MOSCOW — A Moscow court’s decision to sentence Russian opposition politician Aleksei Navalny to 2 years and 8 months in prison has sparked a strong reaction from Western countries and immediate protests in Russia, while analysts say it is meant to crush growing dissent.
Judge Natalya Repnikova on February 2 ordered a suspended 3 1/2 year sentence Navalny received in 2014 to be changed to time in a penal colony, cutting it to 2 years and 8 months for time already served.
The decision outraged his supporters, hundreds of whom took to the streets to protest. Washington demanded Russia release Navalny and others detained during recent protests.
Navalny’s lawyer, Olga Mikhailova, said the ruling will be appealed.
The 44-year-old has become the nation’s most influential opposition figure after years of skillfully harnessing social media to channel growing discontent over a host of issues ranging from falling living standards to perceptions of corruption against President Vladimir Putin and his ruling elite.
That has made him a potential threat to the Kremlin, which appears to want to make an example of him, analysts said.
Putin opted for such a harsh sentence “to make Navalny — and others — realize that they face the prospect of spending the rest of their lives behind bars,” Tatiana Stanovaya, a founder of the think tank R. Politik, said in a tweet.
She warned that other groups, including liberal media, nongovernmental organizations, and opposition-minded activists, will face increased pressure as the Kremlin seeks to quell protests that have grown in number over the years.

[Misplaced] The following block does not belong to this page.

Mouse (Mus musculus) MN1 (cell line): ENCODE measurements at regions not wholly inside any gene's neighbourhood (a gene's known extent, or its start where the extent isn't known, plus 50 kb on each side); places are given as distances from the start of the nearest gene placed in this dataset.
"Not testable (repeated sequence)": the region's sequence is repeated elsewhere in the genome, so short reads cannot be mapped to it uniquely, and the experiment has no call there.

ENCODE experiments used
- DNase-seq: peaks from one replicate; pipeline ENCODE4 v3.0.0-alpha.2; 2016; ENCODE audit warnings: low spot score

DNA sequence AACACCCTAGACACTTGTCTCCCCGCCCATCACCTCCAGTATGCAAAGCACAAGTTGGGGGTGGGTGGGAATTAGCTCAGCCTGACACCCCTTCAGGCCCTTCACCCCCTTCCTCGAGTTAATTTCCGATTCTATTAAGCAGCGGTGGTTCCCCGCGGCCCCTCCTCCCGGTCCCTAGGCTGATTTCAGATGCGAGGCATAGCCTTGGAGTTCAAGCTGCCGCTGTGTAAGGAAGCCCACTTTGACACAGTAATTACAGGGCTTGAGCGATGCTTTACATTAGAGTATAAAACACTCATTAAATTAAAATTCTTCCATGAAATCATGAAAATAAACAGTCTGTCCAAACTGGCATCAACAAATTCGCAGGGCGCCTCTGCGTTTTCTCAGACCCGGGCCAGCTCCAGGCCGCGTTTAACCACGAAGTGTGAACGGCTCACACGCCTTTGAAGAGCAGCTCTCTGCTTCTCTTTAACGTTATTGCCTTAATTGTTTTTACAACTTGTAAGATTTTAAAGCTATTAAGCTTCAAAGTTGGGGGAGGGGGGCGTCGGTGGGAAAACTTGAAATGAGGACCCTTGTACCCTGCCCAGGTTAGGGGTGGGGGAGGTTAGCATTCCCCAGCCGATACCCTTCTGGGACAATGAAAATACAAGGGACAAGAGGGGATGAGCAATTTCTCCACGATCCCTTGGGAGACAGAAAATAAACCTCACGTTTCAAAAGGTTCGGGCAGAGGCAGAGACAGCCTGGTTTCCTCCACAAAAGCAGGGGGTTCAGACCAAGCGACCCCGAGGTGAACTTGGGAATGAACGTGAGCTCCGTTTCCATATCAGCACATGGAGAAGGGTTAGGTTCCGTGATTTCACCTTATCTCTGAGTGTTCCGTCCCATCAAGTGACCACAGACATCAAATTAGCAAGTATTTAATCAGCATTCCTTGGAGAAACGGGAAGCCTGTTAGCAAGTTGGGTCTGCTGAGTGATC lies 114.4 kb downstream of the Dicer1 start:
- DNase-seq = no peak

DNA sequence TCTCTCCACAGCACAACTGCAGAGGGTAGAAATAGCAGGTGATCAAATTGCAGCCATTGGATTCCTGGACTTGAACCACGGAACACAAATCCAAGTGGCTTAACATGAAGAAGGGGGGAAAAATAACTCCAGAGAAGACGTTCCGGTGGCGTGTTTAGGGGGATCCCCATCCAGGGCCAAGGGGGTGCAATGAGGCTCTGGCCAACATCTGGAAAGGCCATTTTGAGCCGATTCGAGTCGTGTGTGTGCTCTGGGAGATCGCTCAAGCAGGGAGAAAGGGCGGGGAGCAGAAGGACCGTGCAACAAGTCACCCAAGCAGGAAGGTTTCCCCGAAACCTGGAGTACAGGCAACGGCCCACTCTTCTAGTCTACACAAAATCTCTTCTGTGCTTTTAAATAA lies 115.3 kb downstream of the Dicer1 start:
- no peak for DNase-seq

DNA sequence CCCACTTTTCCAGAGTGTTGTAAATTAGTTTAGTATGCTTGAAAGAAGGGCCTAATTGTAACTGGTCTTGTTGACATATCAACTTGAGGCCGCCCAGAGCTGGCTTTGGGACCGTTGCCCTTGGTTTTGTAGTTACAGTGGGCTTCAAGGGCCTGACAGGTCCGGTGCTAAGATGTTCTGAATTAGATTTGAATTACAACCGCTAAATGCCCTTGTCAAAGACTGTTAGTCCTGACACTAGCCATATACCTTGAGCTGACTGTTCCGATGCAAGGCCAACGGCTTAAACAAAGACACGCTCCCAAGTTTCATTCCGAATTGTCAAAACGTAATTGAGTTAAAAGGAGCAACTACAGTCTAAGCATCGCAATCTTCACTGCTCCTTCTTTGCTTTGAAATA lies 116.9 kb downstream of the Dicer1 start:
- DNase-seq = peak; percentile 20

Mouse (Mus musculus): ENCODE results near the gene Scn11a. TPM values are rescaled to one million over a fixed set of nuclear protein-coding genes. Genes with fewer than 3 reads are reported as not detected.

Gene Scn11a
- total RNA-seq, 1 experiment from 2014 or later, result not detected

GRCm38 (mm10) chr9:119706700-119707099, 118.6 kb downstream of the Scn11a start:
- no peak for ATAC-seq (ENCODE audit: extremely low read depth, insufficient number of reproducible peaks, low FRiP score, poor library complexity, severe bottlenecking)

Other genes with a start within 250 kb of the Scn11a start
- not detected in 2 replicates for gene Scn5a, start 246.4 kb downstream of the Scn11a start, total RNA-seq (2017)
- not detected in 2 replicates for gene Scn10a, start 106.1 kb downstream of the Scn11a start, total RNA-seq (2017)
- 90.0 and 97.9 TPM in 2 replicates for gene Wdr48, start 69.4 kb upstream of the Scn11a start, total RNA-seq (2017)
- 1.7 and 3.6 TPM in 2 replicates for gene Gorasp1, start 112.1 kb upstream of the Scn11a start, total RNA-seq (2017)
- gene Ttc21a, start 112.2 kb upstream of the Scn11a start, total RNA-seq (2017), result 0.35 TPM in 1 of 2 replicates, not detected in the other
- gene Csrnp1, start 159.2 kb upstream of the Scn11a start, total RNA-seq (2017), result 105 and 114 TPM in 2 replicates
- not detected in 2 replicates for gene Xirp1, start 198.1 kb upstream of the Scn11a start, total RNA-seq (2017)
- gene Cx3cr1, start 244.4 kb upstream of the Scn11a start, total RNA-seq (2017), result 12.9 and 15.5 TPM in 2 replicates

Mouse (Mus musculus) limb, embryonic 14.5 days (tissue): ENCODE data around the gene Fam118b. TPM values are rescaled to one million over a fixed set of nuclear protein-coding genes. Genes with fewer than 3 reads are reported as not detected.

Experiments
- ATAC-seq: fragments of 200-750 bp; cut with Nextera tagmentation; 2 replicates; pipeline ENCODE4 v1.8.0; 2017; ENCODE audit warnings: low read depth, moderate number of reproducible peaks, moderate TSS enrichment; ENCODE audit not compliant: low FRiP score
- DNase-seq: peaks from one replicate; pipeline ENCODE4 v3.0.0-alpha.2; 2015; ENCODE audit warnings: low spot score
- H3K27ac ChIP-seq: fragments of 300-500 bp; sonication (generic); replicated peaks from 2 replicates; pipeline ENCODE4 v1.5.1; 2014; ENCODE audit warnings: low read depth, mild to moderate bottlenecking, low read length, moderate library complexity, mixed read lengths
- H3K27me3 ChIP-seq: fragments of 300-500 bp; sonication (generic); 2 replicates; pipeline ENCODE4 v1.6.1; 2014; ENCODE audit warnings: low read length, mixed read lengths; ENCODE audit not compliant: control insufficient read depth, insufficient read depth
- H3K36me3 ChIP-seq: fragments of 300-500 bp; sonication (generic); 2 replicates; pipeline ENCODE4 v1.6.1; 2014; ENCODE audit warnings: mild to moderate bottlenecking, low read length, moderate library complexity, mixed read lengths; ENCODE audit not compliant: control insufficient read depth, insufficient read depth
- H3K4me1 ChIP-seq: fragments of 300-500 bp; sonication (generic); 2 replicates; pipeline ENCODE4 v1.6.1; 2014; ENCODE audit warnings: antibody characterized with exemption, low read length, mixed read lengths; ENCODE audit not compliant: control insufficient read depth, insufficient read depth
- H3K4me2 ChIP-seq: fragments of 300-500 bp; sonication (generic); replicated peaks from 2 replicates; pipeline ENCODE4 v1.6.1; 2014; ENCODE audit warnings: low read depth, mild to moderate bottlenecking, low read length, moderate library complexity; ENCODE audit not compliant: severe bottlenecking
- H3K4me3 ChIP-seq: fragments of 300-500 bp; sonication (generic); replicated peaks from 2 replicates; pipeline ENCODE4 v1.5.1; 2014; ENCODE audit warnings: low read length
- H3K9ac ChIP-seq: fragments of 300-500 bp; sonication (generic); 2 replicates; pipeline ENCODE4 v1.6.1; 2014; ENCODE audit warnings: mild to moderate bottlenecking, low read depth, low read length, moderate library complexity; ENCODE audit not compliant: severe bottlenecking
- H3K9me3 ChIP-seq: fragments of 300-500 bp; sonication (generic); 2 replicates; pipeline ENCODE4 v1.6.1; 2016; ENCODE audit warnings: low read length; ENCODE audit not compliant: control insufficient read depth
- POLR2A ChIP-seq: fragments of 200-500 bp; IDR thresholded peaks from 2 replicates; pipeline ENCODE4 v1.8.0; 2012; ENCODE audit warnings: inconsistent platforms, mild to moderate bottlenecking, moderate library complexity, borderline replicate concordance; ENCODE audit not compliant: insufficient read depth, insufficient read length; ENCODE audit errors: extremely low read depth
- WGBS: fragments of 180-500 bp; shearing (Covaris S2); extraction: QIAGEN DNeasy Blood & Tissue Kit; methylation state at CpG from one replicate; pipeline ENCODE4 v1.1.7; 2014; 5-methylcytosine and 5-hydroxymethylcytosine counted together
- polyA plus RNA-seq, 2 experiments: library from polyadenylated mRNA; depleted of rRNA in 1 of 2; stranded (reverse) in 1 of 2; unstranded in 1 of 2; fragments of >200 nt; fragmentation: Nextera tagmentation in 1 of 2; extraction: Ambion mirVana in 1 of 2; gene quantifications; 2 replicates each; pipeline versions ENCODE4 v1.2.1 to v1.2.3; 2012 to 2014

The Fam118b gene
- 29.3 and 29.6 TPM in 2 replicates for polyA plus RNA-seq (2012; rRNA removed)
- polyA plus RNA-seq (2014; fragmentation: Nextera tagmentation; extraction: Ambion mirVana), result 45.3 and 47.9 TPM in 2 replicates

The Kremlin has already been cracking down on the opposition and rights groups through new repressive laws passed by a compliant parliament.
Vladimir Ryzhkov, a Kremlin critic and former Duma member, warned that Navalny’s arrest could lead to a new wave of emigration among the nation’s most politically active citizens.
Navalny has been held since his high-stakes return on January 17 from Germany, where he had been recovering from a nerve-agent poisoning he claims Putin ordered.
The Russian Federal Penitentiary Service (FSIN) had accused Navalny of parole violations relating to a suspended sentence he had been serving in a 2014 embezzlement case he calls trumped up.
Speech In Court
In a statement to the court earlier on February 2, Navalny repeatedly mocked Putin while stressing the aim of the hearing was to try to intimidate anyone who stood up to the Kremlin.
“The main thing in this whole trial isn’t what happens to me. Locking me up isn’t difficult,” he told the court.
“What matters most is why this is happening. This is happening to intimidate large numbers of people. They’re imprisoning one person to frighten millions,” Navalny said as he faced the court in a glass-enclosed holding cell.
LISTEN To Excerpts Of Navalny’s Speech In Court
The activist demonstrated his considerable national political influence when tens of thousands of people — despite threats of arrest — heeded his calls on January 23 and January 31 to protest against his detention.